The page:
At that future dollar amount....theres no doubt in my mind you should go for the best you can find...perhaps a broker seeling off a closure sale....as was said,when you spend that kind of change on a single item, most supply houses will get you a demo and return policy.Of course you'll have to part with the coin first....

    At that price I'm talking Brauner....Soundelux....maybe a Korby...The new issue of tapeop has an article by David Bock aka Soundelux on basic condenser mics construction ...

    If you're not selling time then you dont 'need' the Neumann stamp.There's better stuff for less money.

    Theres also a vocalist tips and tricks article in the new Tapeop...very good stuff...

    I have a small studio at my house.I'm very aware of the recomended sizes of a room for optimum sound performance and such..I also have to have a place to house all the wifes shoes...So...I record at home. Its been a process...finding the nodes,killing particular reflections...The tracking area is separate from the control room which was originally a smallish bedroom.Its fairly dead now...at least in some spots...There was a large closet..almost a walkin...big enough for a vocal booth/dead booth/amp room...etc...Its where I have much control of the sound.I have a live wall,a dead wall,a reflective side and an absorptive side.It makes mics behave.The ones with the funny peaks in the highs and upper mids,smooth out well...The mics with the big PE bump now have a more gradual rise to proximity.A person can spend thousands and thousands of dollars on a problem when some times, a simple solution will do it all.If I want a bigger sound...more room, I mic up in the tracking room...if I want it tighter, the control room...if I want voiceover tight,its in to the booth.I have less than a grand in all the materials for these rooms.Now every over a grand mic that sits on a stand in here sounds like its supposed to and I have control.Its what we all want....control.
  16. ghellquist

    ghellquist Member

    One very simple thing to try is to hang some textiles in a corner. You could use a blanket or perhaps a duvet or whatever you have. The important thing is to get a good "background" of textiles behind the singer in head heigth.

    Now, contrary to what I have seen more than once, point the mic into the corner. And stand between the mic and the textiles and sing. This can help and kill a lot of the room. The cardoid setting is probably the best for this, but test the others as well.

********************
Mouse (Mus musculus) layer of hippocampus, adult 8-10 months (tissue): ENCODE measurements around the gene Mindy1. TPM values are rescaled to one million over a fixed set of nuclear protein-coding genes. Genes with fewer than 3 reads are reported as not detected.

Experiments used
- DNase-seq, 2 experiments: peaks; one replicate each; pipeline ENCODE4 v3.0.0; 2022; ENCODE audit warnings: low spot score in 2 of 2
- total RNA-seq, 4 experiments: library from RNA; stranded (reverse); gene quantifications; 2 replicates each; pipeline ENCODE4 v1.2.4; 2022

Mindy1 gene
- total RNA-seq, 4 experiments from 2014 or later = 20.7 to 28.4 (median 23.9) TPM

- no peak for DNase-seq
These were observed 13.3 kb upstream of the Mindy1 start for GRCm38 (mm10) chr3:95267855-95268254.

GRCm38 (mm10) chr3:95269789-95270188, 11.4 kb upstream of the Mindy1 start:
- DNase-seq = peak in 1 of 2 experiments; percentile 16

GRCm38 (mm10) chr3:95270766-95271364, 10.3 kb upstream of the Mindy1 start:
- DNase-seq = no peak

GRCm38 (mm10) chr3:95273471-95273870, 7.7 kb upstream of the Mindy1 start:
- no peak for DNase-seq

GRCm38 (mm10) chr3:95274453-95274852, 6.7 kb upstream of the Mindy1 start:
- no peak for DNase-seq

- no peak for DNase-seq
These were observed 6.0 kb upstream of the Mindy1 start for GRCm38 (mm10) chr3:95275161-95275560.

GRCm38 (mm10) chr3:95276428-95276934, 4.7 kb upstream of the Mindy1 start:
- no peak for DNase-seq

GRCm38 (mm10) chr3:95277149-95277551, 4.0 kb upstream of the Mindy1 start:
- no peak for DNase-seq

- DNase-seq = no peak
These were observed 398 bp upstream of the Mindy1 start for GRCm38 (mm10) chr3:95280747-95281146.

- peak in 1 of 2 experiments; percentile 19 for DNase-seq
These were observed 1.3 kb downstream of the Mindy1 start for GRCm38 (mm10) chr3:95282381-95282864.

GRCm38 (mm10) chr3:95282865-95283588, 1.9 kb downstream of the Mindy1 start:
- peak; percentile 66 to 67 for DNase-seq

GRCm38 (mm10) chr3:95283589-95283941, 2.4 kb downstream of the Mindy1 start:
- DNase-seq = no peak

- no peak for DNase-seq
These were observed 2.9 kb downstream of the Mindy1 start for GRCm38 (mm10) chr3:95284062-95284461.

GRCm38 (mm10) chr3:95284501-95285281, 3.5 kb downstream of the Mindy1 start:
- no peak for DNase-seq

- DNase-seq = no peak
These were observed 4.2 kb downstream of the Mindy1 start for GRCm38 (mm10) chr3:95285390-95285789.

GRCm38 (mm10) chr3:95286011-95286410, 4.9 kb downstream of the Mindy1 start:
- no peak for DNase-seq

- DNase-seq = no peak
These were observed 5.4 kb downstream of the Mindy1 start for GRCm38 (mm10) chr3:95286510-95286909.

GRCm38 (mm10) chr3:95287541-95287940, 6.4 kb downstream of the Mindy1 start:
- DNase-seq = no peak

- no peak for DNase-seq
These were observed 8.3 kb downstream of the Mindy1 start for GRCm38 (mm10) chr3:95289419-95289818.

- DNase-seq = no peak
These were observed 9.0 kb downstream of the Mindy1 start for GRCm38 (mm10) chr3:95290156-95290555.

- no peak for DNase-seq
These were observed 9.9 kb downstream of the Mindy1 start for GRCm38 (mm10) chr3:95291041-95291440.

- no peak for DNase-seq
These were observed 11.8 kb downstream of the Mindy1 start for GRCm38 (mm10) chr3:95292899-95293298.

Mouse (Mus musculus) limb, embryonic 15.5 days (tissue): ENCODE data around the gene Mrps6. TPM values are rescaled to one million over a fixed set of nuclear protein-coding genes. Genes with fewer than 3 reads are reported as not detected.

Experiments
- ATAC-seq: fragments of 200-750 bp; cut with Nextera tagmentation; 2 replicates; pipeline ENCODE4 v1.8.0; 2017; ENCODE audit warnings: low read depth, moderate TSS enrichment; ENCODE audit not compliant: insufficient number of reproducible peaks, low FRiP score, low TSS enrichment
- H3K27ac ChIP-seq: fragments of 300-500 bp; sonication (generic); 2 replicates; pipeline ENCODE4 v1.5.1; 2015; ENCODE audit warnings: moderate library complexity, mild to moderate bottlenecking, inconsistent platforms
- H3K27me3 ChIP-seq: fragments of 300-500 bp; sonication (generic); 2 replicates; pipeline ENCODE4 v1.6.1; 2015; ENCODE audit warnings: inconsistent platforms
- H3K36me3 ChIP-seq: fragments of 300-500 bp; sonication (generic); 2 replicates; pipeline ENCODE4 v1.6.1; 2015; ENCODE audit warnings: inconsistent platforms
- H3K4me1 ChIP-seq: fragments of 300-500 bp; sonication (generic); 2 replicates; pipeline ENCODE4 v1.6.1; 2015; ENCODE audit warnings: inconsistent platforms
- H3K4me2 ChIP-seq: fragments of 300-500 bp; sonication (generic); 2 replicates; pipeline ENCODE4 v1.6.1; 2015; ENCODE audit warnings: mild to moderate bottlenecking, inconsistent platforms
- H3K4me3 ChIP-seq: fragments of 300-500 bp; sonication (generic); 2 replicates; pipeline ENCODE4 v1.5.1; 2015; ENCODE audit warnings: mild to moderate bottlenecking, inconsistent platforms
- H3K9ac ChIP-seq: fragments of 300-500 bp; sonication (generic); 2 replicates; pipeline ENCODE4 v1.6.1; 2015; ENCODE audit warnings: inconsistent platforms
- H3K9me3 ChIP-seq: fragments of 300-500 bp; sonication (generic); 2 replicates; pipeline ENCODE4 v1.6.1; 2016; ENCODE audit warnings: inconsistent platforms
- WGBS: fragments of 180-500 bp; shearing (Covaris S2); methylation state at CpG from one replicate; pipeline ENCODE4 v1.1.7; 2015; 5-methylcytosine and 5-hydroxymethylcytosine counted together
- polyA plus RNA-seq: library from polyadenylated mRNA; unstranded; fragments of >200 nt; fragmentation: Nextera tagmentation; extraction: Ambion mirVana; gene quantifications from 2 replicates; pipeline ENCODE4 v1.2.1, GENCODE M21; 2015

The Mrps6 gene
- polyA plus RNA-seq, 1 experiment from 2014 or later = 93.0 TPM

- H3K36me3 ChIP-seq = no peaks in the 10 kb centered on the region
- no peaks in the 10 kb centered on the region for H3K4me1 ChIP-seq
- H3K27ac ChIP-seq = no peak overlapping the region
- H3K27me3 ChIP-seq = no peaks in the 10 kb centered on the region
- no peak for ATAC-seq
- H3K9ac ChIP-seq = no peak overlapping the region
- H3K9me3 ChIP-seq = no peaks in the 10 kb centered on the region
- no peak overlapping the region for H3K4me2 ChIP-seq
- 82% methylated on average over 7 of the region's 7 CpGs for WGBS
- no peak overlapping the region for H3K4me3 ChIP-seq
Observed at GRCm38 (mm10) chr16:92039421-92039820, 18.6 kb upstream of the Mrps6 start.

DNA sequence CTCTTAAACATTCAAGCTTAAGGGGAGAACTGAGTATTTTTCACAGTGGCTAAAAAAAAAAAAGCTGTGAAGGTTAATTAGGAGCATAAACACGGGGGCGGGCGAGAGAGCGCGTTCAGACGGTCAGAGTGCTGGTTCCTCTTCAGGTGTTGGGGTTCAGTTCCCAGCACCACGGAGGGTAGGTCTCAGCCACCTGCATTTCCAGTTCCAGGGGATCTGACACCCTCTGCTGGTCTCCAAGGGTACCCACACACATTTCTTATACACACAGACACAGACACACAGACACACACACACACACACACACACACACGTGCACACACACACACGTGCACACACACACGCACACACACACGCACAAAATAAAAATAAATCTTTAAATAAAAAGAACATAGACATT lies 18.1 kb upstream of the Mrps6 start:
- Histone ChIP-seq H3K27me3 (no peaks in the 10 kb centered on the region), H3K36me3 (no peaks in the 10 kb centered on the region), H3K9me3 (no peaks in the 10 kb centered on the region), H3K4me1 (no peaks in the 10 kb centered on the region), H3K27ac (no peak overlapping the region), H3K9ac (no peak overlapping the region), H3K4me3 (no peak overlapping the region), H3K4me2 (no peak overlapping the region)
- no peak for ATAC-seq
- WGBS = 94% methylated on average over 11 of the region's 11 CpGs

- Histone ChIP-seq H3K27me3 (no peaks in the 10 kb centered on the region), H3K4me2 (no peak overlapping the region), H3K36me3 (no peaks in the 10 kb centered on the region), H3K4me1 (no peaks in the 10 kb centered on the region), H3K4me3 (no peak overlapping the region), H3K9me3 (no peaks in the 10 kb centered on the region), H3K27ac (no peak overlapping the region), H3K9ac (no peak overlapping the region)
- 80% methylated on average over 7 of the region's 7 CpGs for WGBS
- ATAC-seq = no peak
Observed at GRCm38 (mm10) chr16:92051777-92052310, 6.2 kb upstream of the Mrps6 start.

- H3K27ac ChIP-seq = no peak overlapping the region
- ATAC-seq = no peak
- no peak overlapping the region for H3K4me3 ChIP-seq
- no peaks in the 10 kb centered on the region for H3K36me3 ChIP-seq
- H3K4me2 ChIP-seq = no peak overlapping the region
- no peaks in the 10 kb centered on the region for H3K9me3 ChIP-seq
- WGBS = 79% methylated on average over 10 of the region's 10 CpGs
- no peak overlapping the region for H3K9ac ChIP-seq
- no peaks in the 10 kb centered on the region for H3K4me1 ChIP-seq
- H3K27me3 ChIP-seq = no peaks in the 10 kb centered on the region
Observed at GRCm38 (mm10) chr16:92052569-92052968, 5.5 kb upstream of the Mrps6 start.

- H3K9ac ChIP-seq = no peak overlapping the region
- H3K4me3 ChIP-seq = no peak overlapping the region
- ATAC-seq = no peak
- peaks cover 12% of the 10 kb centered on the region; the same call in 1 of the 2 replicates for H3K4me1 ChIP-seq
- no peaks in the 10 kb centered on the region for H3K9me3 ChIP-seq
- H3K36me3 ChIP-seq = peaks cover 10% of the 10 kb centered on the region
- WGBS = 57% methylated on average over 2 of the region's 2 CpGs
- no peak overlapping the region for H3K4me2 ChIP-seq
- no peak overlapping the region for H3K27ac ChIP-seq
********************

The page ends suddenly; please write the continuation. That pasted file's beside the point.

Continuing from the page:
17. Reggie

    Reggie Well-Known Member

    I think you should maybe look into getting a good tube mic to go with your solid state pre and compressor. Might be what yer looking for.
  18. J-MADD

    J-MADD Active Member

    Hi all,
    I do put a little high pass filter on the preamp around 80Hz or so. I do this b/c of the proximity effect I get from standing up against the mic. As far as converters, I dont think I deal with that as I run the xlr outs on the 428 into the xlr ins on my Korg 32XD. I turn the built in preamps all the way down and use the gain from the 428 to give me the signal. I monitor with MsP5a's.
    To be honest I don't know what the difference in sound is between tube mics and what I use now. I am very interested in learning more about different mics.
    So Davedog, you think there are better choices for the money than the U87? I am open to any suggestions for rock vocals. Like I said I have some time and I want to do my homework.
    Thanks to everyone for the responses.

  19. jamiey

    jamiey Guest

    What other mics do you have? When I need something a bit more full and smooth, I grab the sm7 - which often works more times then the Neumann especially with rock vocals IME
  20. Davedog

    Davedog Distinguished Member

    A U87 is a great mic! It works well on everything.It can be the best vocal mic depending on the voice.It can be only so-so..again depending on the voice.Its not a mic you'll want to buy without trial.It is the most popular mic in most commercial studios.It IS a Neumann.